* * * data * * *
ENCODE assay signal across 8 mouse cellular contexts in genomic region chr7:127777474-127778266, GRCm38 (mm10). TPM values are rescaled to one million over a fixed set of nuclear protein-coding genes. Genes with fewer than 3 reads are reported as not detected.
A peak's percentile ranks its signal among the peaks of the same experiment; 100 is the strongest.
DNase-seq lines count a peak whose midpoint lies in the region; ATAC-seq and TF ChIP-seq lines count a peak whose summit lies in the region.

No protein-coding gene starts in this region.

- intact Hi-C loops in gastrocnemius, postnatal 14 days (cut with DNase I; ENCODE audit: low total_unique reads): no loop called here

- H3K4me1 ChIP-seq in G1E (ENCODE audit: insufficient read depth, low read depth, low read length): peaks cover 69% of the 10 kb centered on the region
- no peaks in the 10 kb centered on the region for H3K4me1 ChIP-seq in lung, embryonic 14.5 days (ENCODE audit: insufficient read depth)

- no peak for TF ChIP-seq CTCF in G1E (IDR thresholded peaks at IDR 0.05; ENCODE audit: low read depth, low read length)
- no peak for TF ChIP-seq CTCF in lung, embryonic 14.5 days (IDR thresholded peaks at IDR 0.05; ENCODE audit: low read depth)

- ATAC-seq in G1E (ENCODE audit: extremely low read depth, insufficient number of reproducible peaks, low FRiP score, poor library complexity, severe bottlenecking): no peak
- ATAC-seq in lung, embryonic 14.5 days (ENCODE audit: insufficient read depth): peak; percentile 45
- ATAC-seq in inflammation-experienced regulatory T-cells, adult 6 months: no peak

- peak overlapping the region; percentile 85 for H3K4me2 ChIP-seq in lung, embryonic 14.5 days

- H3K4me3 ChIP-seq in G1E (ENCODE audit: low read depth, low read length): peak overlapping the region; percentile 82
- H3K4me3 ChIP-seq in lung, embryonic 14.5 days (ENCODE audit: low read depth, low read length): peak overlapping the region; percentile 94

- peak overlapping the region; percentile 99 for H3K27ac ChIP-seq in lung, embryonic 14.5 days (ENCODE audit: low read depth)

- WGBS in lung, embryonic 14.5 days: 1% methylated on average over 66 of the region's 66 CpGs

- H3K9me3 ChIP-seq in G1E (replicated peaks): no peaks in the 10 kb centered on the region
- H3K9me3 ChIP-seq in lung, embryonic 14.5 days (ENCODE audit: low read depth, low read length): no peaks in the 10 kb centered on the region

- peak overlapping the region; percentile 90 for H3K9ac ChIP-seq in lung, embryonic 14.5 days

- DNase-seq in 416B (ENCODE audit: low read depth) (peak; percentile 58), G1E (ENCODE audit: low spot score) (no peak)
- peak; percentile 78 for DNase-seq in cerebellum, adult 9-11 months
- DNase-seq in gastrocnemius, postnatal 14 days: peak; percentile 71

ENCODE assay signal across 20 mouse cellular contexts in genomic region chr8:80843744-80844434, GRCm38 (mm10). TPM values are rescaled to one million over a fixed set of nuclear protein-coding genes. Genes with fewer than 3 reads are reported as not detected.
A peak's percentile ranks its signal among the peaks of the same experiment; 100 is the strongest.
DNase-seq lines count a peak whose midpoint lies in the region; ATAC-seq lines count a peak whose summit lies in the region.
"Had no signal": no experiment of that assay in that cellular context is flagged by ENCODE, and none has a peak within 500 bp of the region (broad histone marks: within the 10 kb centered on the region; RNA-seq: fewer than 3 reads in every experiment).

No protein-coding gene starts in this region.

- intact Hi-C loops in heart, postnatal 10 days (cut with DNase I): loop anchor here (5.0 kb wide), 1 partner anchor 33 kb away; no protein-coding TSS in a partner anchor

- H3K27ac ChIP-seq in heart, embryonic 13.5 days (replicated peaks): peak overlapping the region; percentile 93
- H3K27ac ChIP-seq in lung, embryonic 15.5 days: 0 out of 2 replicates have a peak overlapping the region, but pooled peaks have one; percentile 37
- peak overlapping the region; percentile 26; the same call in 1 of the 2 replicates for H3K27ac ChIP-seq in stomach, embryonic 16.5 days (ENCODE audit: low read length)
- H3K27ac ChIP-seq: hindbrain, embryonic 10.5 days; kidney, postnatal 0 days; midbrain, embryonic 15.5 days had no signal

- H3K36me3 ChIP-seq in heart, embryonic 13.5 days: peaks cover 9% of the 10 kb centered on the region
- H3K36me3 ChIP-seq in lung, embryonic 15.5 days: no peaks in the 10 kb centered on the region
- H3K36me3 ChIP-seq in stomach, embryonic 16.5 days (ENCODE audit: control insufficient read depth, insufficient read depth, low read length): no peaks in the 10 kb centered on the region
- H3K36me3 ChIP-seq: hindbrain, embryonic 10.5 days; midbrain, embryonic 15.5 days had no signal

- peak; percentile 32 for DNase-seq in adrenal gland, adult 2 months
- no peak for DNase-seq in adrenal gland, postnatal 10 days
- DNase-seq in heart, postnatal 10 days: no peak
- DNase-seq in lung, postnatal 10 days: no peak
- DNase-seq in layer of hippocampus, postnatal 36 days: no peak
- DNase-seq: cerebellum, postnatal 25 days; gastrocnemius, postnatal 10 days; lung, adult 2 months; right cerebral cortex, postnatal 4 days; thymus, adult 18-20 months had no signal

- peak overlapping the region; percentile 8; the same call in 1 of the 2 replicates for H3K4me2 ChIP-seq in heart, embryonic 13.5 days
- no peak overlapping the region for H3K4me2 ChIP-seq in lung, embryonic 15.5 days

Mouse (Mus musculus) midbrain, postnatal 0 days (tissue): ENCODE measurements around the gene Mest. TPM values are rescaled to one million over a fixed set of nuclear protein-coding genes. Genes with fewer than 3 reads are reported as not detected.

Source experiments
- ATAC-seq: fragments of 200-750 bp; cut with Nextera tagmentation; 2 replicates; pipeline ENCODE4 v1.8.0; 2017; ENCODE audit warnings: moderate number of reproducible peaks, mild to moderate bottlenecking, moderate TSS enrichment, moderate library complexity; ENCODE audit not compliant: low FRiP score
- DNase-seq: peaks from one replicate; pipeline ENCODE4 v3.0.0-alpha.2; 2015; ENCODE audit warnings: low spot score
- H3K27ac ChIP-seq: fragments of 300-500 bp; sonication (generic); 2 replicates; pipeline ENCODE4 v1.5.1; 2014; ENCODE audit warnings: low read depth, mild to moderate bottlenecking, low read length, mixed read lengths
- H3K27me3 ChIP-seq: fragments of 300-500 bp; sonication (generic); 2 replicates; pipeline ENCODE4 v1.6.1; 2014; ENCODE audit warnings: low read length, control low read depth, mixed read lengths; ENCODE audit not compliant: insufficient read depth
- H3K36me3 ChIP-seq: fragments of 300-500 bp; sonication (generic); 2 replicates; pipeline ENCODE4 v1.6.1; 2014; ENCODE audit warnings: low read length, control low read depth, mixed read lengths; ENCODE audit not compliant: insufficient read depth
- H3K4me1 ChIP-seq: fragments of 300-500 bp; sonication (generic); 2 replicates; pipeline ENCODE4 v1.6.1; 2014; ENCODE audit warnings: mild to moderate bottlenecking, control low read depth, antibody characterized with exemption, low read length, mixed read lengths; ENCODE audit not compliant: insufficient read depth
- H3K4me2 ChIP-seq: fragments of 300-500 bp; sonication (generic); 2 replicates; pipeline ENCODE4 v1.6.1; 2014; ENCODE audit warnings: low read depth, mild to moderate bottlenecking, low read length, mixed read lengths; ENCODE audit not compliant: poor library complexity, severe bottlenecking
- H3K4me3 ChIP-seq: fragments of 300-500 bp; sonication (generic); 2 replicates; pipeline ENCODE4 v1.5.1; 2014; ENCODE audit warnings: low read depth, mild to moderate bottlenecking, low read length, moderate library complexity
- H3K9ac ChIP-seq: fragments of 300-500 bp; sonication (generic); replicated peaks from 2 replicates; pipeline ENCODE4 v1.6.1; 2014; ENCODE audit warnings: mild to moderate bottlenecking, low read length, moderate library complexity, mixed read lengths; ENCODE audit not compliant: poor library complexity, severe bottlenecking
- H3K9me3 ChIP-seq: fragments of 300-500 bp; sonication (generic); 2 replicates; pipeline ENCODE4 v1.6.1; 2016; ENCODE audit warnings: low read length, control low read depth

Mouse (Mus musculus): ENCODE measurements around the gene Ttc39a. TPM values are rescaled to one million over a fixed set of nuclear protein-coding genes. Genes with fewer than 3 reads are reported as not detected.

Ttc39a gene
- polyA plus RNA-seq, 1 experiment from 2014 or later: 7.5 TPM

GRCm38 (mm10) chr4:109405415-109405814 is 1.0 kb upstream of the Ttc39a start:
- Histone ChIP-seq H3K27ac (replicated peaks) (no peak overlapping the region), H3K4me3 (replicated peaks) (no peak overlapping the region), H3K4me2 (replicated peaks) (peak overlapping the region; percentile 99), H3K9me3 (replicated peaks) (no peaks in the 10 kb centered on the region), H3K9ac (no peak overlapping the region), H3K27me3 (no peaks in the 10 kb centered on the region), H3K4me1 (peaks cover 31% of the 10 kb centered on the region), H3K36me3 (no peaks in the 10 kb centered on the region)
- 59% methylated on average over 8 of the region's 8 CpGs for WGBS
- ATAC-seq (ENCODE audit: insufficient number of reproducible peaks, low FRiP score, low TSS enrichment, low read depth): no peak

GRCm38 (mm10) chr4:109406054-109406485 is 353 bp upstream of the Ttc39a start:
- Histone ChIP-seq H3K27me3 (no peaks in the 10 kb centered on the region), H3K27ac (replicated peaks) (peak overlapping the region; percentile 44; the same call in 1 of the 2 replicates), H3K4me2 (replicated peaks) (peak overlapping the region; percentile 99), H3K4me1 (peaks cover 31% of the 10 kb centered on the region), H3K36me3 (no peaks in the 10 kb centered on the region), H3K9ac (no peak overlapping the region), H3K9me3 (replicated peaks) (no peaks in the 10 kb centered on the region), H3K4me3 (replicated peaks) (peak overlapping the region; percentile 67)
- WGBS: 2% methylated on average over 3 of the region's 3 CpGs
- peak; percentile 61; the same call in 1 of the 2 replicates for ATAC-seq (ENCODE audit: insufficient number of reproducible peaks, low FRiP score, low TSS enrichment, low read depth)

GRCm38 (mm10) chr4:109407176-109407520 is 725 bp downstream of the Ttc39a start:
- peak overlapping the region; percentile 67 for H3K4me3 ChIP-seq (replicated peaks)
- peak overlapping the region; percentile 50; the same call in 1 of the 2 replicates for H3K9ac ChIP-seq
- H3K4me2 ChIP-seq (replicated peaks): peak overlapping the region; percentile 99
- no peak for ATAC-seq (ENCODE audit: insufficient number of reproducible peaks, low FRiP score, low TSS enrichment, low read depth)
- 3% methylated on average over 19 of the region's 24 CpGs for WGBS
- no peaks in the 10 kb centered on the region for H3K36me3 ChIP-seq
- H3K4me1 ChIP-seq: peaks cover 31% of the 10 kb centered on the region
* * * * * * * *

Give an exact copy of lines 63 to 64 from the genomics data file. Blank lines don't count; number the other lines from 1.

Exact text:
- 59% methylated on average over 8 of the region's 8 CpGs for WGBS
- ATAC-seq (ENCODE audit: insufficient number of reproducible peaks, low FRiP score, low TSS enrichment, low read depth): no peak